Both simple and not so simple
Usually, Google Chrome has no trouble downloading files. However, sometimes you’ll run into an issue accompanied by the message “download failed: network error.” Thankfully, there are a few simple ways — and a few not-so-simple ones — to fix this problem.
Check Your Internet Connection
The very first step in troubleshooting this error is to check that your internet connection is working as intended. To check this, visit speedtest.net and run a test, making sure nothing is running on your computer except your browser. If you get a result without any spikes downward then there are probably no issues with your internet connection.
If you get an uneven result, so with large spikes in speed, or you get very low results (less than 1 or 2 Mbps), then you have a connection issue. The first thing you should do is switch off your VPN or proxy if you have one running and if that doesn’t help, reset your router.
If that doesn’t change anything, that means the issue is beyond your control and you should reach out to your internet service provider and see what’s going on.
Change Download Location
If there’s nothing wrong with your internet connection, there could be an issue with the folder you’re downloading to. The best way to check this is to change the default download folder. We’ll recap the main steps here.
- In Chrome, select the three dots in the top right of your screen and in the menu that comes up, select settings.
- In the next screen, select advanced from the left-hand toolbar, and pick downloads in the menu that drops down.
- You’ll see a new menu in the center of the screen: at the very top is an entry for location and a button that says change. Click that button and you’ll be prompted to pick a new location, we recommend you just create a new one and call it “new downloads” or something like that.
With the new download location set up, try downloading the file again. If it still doesn’t work, there are a few more things to try.
Use Incognito Mode
Another issue causing the “download failed: network error” issue could be that you’re running an extension that’s interfering with the download. The easiest way to get around that issue is to simply use incognito mode, also known as private browsing.
To switch on incognito mode, just select the three dots at the top right of the screen and click on new incognito window. Alternatively, you could also use the keyboard shortcut Ctrl + Shift + N anytime you’re in Chrome.
In the new window, navigate to the page where you found the download, and initiate it again.
Try Another Browser
If Chrome still isn’t downloading the file, then the next measure is to boot up another browser. There are plenty to choose from, but two of our favorites are Mozilla Firefox and Vivaldi. Just download the installer for either browser, open it when it’s set up, and then try downloading the file again.
If that doesn’t work either, then the problem isn’t with Chrome, it’s with something else. The first step is to take a look at your antivirus software.
Antivirus programs sometimes will become a little overzealous and block downloads that are otherwise just fine, but are tripping some advanced protocols. To get around this issue, you can either temporarily disable the antivirus suite altogether — usually through an icon in the system tray — or simply switch off these advanced functions.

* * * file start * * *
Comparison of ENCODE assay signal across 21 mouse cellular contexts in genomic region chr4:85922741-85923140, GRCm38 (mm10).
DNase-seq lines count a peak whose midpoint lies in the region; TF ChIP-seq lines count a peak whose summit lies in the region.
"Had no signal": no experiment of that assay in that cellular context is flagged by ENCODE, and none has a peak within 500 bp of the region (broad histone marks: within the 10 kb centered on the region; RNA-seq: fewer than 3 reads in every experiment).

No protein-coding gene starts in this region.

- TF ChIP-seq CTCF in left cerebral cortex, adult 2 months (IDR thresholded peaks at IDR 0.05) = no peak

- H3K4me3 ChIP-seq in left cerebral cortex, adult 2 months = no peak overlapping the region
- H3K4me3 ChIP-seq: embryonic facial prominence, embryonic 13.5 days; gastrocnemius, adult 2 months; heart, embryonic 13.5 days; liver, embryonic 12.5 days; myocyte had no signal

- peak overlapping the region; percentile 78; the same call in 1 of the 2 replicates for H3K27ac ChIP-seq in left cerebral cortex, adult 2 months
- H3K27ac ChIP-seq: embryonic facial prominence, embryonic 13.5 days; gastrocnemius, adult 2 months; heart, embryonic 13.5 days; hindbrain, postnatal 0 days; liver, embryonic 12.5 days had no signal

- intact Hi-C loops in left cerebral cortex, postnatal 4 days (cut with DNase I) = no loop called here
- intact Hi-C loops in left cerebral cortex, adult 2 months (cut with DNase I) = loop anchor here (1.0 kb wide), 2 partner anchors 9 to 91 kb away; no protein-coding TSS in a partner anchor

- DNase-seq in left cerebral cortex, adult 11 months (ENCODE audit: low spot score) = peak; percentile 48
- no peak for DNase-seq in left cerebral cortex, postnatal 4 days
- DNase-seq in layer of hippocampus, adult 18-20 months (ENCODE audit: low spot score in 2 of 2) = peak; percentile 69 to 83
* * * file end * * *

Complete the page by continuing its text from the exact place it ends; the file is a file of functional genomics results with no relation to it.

The second approach is probably the safest, so best to try that first. However, since every antivirus program is different, you’ll have to do some navigating on your own. In most antivirus programs, you’ll need to find the settings screen, and then go to a menu that’s likely called something like advanced.
This is what it looks like in ESET antivirus.
There, you’re going to have to find a setting called HTTPS scanning or encrypted connection scanning. If it’s checked, uncheck it, and try the download again. Regardless of whether it works or not, make sure to check it again after you’re done to remain protected.
Update Network Drivers
Another problem could be that your network driver — also known as a network adapter — isn’t up to date. To fix that in Windows 7, 8 or 10, just go to device manager either by searching for it or finding it in the control panel, under hardware and sound.
There, find the entry that says network adapters and open it. You’ll get a list, find one that says something along the lines of “desktop adapter” or has the name of the manufacturer who made your computer or motherboard. Right-click, and then select update driver. Windows will take care of the rest.
Reset Google Chrome
With all the above methods exhausted, there’s really only one thing left to do, namely resetting Google Chrome. It’s pretty much the nuclear option as it will also wipe all your settings and extensions and all other preferences, but it’s the only remaining solution you have.
- To reset Chrome, select the three buttons in the top right of the screen and go to settings.
- In the settings screen, either select the advanced tab in the left-hand pane and then reset settings at the bottom of that menu, or scroll all the way down in the central menu and find the reset settings button there.
- You’ll be asked to confirm your choice, do so, and then wait for Chrome to work.
Afterward, you’ll have a brand-new Chrome, which should fix any recurring network error issues. Again, resetting Chrome is pretty drastic, so we recommend trying all other solutions first before trying this one.